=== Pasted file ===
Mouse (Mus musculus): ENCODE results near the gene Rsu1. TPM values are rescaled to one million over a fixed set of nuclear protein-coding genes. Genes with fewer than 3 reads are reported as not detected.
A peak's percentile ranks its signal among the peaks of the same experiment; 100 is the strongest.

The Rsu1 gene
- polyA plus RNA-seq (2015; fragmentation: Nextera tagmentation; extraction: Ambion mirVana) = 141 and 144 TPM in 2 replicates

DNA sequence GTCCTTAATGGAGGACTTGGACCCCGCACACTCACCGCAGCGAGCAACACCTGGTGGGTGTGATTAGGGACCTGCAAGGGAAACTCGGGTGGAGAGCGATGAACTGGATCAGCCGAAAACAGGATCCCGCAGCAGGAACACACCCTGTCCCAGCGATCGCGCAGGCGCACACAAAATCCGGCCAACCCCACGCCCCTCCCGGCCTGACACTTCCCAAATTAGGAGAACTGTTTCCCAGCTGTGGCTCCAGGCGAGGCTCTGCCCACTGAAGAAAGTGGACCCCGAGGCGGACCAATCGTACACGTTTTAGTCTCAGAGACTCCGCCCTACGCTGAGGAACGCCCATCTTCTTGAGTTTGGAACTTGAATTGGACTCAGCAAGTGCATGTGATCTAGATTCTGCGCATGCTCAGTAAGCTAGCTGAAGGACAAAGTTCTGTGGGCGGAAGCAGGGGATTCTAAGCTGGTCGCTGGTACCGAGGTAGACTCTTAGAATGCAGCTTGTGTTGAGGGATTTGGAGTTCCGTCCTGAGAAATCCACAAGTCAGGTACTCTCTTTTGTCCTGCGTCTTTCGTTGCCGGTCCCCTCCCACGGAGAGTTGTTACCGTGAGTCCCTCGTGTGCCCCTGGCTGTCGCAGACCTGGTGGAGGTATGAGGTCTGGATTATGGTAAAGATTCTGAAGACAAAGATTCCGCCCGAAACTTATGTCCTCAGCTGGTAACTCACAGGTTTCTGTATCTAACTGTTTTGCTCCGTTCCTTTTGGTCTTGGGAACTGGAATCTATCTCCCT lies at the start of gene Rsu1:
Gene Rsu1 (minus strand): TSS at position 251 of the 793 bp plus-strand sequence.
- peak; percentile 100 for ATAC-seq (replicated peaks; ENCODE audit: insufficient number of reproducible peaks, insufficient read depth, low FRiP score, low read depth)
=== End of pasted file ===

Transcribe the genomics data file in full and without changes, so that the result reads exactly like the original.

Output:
Mouse (Mus musculus): ENCODE results near the gene Rsu1. TPM values are rescaled to one million over a fixed set of nuclear protein-coding genes. Genes with fewer than 3 reads are reported as not detected.
A peak's percentile ranks its signal among the peaks of the same experiment; 100 is the strongest.

The Rsu1 gene
- polyA plus RNA-seq (2015; fragmentation: Nextera tagmentation; extraction: Ambion mirVana) = 141 and 144 TPM in 2 replicates

DNA sequence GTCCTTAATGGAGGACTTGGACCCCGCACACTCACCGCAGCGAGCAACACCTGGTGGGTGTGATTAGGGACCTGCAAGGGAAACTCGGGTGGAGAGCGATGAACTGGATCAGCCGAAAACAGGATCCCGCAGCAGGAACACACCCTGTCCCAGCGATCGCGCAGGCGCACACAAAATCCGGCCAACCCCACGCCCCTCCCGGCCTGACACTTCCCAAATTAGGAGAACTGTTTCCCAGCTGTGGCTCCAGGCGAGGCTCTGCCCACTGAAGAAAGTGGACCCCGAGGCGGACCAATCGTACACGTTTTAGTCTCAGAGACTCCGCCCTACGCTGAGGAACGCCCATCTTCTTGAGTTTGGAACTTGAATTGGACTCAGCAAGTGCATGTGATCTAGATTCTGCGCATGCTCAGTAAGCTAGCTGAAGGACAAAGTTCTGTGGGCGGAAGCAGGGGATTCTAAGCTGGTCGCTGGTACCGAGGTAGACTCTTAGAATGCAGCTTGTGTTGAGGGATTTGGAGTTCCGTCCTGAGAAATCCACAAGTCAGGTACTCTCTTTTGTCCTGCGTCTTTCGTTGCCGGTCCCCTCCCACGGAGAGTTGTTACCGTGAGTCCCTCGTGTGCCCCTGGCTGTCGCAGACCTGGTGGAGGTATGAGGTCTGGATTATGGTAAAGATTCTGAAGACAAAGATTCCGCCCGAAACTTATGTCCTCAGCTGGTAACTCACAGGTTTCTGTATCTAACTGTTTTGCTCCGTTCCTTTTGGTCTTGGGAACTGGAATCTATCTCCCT lies at the start of gene Rsu1:
Gene Rsu1 (minus strand): TSS at position 251 of the 793 bp plus-strand sequence.
- peak; percentile 100 for ATAC-seq (replicated peaks; ENCODE audit: insufficient number of reproducible peaks, insufficient read depth, low FRiP score, low read depth)